Regulators say the "size and significance" of the deal is a conern.
Australia really doesn’t want the Chinese to own a big chunk of its land.
In the latest chapter in a protracted back-and-forth over the sale of Australian company S. Kidman & Co., Australia’s treasurer said Friday that he is poised to block a Chinese consortium’s bid to buy the agricultural giant.
Scott Morrison told Dakang Australia Holdings, which is led by Shanghai Pengxin Group, that he is concerned with the “size and significance” of the $285 million purchase of what equates to 1% of Australia’s landmass. Because Kidman is being sold as a “single aggregated asset,” it’s difficult for Australia bidders to compete for the company, Morrison said, according to the Financial Times.
Kidman, a family-owned business, was founded in 1899 by so-called cattle king Sidney Kidman. It controls more than 11 million hectares of pastoral leases and owns about 185,000 cattle.
The preliminary decision by Morrison to reject the deal is the second time he’s snuffed out a Chinese bid for Kidman.
In the first instance, four separate groups linked to Chinese-based investors had been vying for all of the Kidman property—2.5% of Australia’s total farming land that was roughly the size of Kentucky.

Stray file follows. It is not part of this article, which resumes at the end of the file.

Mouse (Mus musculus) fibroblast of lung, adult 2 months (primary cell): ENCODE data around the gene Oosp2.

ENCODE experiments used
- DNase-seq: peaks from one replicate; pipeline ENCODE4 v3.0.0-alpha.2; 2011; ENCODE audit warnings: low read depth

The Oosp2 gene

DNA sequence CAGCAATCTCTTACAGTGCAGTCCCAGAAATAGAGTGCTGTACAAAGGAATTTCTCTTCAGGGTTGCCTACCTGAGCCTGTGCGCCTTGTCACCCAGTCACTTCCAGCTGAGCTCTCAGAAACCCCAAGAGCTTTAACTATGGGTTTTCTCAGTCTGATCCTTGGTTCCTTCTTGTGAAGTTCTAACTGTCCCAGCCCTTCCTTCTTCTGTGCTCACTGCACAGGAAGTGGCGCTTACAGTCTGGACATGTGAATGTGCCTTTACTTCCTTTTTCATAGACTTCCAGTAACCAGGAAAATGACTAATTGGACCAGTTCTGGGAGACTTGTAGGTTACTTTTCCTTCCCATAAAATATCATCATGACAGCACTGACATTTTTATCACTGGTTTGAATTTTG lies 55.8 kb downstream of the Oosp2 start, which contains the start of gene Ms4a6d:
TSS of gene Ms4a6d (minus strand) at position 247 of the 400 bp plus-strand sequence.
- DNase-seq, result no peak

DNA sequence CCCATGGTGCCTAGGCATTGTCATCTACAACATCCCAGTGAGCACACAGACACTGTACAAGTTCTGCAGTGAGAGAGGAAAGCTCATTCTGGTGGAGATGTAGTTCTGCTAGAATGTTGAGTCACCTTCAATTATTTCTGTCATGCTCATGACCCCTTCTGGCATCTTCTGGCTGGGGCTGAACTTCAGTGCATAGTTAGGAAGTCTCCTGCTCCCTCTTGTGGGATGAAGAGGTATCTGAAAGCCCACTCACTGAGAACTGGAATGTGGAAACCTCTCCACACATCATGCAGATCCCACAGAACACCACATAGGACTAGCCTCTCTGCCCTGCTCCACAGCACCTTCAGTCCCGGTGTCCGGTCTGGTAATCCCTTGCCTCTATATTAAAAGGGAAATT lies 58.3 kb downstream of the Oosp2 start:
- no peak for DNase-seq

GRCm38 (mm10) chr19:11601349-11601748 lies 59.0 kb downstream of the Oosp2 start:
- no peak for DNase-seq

Morrison put the kibosh on that sale because a large part of the land was within the Woomera Prohibited Area, a weapons testing site in the state of South Australia.
In its most recent proposed deal, Kidman carved out the land near the testing site in an effort to address regulators’ concerns. But even that didn’t convince Morrison.
The proposed sales of Kidman have become a test case for how Australia balances worries about foreign ownership with its need for foreign investment. China’s appetite for industrial commodities resulted in a 20-year boom in Australia, making it one of its Australia’s biggest trading partners. Yet there are concerns in Australia about China’s human rights and governance record, as well as the lack of reciprocal rights for Australian investors in China.
China has run into similar blowback in other countries where it’s tried to invest. Last year New Zealand blocked the sale of a giant sheep- and cattle-station to Shanghai Pengxin, one of the disappointed bidders for Kidman’s leases.